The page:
Toronto is a town with plenty of great family attractions, from the idiosyncratic Ontario Science Centre to Paramount Canada’s Wonderland theme park to the Toronto Zoo, one of the great zoos of the world. Following are our recommended suggestions for family fun and kid-oriented entertainment in Toronto:
- Harbourfront: Kaleidoscope is an ongoing program of creative crafts, active games, and special events on weekends and holidays. It also has a pond, winter ice skating, and a crafts studio.
- Ontario Science Centre: Kids race to be the first at this paradise of hands-on games, experiments, and push-button demonstrations—800 of them.
- Toronto Zoo: One of the best in the world, modeled after San Diego’s—the animals in this 284-hectare (702-acre) park really do live in a natural environment.
- Evergreen Brick Works: For hands-on learning experiences in cooking, ecology, markets, and treats.
- Casa Loma: The stables, secret passageway, and fantasy rooms capture children’s imaginations.
- CN Tower: Especially the 58-second ride to the top in the glass-floor elevator.
- Fort York: For its reenactments of battle drills, musket and cannon firing, and musical marches with fife and drum.
- High Park: Wide-open spaces, a fairy-tale kingdom–inspired playground, plus the chance to hang out with llamas.
- Hockey Hall of Fame: Who wouldn’t want the chance to tend goal against Mark Messier and Wayne Gretzky (with a sponge puck), and to practice with the fun and challenging video pucks? See p. ###.
- * Riverdale Farm: A working farm in the heart of the city flanked by a park and knotting trails that wind through wildlife-rich ravines.
- Ripley’s Aquarium: Budding Jacque Cousteaus can see sea critters from around the world. The Pacific octopus is often shy, but his shark friends in the Dangerous Lagoon exhibit are more than keen to flash a jagged smile as they sail past.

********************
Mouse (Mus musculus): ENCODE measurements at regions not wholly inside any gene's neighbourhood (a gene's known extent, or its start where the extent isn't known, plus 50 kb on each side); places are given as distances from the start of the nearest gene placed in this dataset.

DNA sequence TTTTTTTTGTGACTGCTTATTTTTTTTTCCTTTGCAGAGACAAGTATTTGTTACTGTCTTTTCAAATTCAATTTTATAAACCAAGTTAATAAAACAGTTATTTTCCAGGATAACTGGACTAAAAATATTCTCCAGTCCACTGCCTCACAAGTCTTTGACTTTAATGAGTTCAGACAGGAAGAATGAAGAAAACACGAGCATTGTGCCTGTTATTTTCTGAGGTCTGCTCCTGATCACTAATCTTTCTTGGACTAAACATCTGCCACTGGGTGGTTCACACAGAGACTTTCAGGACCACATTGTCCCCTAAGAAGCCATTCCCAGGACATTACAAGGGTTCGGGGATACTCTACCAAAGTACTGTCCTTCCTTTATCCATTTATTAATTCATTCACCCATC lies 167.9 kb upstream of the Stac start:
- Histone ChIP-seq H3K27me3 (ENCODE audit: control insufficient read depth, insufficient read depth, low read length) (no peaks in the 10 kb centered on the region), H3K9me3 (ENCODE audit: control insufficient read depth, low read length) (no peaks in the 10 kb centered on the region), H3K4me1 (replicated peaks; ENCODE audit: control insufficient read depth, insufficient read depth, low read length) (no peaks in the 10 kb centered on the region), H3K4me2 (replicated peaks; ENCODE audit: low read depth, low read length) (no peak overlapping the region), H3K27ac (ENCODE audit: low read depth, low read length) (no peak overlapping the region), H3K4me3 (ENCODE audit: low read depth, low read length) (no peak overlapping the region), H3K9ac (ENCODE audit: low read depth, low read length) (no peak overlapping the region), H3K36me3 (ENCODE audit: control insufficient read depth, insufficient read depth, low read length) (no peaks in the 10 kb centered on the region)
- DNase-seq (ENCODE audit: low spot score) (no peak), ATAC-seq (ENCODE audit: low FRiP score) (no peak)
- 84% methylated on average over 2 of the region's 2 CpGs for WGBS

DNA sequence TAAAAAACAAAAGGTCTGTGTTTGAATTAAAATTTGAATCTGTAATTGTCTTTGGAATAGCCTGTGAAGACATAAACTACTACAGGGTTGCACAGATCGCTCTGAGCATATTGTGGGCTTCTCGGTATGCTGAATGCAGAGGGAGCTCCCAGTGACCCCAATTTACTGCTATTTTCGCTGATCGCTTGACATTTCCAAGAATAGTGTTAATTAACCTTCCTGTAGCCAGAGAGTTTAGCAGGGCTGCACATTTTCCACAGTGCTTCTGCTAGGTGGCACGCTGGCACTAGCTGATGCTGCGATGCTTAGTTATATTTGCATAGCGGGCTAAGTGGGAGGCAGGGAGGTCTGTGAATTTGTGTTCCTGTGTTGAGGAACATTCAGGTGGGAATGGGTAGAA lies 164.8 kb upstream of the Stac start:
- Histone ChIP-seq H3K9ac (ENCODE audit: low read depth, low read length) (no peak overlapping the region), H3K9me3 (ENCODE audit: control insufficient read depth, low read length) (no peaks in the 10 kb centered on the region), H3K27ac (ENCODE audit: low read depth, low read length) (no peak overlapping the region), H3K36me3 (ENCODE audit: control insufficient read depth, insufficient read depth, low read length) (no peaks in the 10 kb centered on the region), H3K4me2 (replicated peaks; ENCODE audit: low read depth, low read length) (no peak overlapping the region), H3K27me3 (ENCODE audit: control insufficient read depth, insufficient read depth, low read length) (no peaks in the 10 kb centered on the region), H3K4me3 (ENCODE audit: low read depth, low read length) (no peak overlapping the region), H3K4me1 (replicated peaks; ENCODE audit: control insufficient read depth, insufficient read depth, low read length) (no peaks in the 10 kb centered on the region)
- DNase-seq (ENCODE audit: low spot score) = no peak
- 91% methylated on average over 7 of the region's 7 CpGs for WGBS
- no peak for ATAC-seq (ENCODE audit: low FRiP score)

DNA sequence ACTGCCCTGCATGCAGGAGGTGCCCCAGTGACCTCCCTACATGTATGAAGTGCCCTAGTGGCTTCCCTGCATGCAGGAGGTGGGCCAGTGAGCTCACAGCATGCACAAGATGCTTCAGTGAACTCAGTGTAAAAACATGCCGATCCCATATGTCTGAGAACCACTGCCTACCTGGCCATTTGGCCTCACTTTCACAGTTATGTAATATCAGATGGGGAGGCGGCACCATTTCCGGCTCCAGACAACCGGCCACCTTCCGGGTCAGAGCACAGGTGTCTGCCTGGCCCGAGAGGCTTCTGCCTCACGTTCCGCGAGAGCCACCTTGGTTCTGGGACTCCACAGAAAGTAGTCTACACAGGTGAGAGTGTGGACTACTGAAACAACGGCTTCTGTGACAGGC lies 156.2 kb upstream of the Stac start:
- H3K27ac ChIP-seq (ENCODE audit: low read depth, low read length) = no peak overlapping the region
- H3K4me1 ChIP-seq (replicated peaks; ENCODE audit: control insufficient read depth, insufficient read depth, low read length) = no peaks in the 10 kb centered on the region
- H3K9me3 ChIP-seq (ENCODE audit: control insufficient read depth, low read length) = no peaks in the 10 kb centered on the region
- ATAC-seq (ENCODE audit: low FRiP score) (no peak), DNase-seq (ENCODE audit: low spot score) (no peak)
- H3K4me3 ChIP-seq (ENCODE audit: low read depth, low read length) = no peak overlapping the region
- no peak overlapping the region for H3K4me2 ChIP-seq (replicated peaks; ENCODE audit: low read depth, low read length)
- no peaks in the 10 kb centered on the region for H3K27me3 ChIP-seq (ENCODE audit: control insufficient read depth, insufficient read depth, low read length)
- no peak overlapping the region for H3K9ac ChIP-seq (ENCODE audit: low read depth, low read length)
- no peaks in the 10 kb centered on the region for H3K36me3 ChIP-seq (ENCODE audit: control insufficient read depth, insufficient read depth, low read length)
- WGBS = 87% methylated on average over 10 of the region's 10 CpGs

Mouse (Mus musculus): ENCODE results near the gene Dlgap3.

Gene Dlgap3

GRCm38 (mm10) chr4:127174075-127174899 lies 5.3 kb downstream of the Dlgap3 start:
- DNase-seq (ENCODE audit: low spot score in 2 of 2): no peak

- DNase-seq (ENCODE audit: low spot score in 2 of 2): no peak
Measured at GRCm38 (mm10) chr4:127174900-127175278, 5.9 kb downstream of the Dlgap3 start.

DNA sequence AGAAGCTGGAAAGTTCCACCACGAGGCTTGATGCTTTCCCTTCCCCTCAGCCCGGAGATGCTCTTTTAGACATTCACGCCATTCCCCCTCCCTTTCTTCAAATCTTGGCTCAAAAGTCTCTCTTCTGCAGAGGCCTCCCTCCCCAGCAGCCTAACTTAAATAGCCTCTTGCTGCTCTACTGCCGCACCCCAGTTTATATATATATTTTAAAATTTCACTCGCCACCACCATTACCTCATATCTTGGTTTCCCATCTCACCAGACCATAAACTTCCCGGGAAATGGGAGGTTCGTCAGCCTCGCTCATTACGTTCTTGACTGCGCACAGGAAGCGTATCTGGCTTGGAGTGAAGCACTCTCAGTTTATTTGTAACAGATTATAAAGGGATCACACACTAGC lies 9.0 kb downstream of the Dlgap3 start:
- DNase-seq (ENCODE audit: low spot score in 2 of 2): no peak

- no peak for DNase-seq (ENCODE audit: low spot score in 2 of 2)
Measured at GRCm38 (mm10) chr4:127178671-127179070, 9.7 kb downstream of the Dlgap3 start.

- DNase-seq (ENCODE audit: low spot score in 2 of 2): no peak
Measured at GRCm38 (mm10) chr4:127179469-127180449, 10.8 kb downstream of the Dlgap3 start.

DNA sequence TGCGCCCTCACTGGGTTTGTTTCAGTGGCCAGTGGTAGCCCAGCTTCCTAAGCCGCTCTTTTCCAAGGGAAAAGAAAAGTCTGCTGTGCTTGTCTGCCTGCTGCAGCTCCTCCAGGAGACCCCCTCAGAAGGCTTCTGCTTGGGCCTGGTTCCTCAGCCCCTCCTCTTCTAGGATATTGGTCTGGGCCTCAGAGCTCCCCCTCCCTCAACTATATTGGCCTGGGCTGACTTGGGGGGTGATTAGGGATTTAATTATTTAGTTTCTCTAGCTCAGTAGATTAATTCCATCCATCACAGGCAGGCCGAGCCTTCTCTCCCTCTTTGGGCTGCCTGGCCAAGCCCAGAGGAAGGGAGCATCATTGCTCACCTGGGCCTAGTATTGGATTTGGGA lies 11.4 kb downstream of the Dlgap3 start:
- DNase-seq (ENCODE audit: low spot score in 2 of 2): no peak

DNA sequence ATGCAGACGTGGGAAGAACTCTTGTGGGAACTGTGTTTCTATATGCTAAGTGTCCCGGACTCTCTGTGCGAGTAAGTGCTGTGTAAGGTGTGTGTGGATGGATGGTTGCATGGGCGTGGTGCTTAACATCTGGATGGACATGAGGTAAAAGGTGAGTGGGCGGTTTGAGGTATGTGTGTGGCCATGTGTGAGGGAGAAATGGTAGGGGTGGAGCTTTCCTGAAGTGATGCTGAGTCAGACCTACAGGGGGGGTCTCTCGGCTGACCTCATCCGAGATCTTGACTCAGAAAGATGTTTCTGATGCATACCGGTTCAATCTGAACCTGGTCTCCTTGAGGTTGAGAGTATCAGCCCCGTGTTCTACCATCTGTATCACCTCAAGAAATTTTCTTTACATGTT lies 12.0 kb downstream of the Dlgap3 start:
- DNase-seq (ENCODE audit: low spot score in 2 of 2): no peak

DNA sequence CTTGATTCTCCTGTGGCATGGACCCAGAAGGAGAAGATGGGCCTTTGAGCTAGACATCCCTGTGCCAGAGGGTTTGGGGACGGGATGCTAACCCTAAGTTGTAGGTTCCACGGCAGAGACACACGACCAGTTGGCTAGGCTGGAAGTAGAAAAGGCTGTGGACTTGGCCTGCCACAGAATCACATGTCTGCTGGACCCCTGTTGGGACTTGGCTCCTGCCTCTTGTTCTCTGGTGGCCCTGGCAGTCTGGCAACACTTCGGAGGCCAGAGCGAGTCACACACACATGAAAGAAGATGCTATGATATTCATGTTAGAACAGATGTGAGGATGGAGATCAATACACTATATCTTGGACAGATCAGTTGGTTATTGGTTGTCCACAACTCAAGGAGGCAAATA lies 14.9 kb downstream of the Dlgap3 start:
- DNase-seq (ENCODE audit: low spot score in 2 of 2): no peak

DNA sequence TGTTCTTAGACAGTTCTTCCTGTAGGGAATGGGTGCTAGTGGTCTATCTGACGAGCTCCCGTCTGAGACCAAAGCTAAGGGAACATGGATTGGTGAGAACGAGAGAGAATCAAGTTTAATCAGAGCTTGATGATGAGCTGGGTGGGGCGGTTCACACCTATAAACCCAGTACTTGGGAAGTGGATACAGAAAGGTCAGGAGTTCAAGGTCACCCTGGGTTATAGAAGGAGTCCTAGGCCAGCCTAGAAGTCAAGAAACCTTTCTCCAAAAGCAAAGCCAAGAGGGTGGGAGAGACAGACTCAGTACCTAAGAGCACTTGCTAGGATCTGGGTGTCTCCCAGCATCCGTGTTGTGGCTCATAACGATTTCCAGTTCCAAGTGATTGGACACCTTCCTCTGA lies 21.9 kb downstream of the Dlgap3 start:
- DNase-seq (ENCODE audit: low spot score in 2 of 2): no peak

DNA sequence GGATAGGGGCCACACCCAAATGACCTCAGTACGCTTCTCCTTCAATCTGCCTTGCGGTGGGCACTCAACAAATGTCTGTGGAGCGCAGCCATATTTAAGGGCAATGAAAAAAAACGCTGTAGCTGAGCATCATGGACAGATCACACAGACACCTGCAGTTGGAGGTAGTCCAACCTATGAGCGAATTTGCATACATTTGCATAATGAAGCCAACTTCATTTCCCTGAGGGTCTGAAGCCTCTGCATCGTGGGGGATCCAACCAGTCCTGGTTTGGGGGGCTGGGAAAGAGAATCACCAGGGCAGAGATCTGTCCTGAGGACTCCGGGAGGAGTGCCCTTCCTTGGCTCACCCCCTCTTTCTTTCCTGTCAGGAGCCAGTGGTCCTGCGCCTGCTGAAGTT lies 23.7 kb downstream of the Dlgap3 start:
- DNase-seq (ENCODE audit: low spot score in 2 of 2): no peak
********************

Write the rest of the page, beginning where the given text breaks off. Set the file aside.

- Royal Ontario Museum: The top hits are the Ancient Egypt Gallery featuring a real live (well, real dead) mummy and the Hands-On Biodiversity Gallery.
- Toronto Islands–Centreville: Riding a ferry to this turn-of-the-20th-century amusement park is part of the fun.
Sleeping with the Fishes—Pack your PJs and grab your sleeping bag for a unique sleepover opportunity under the cover of 2.9 million liters (766,100 gallons) of water at Ripley’s Aquarium of Canada. The Overnight Reef Adventures are fun for the whole family. The experience starts with fish-themed craft-making, followed by a scavenger hunt through the aquarium, and then a round of underwater "Jeopardy." After a late-night snack, the crew hunkers down for the night in the Dangerous Lagoon’s shark tunnel. Watch with awe as the ocean’s most prolific predators soar across the ceiling. After a night of fish-filled dreams, wake up to breakfast with more time to explore the exhibits.
A Storybook Sanctuary— The Osborne Collection of Early Children’s Books is a treasure trove for bibliophiles of all ages. Located at the Lillian H. Smith Branch of the Toronto Public Library (239 College St; tel. 416/393-7753), the collection includes a 14th-century manuscript of Aesop’s fables, Victorian and Edwardian adventure and fantasy tales, 16th-century schoolbooks, storybooks once owned by British royalty, an array of “penny dreadfuls” (cheap thrillers from the days when a paperback book cost a penny), and Florence Nightingale’s childhood library. Special exhibits at the Osborne often feature whimsical subjects. Check website for hours.
Note: This information was accurate when it was published, but can change without notice. Please be sure to confirm all rates and details directly with the companies in question before planning your trip.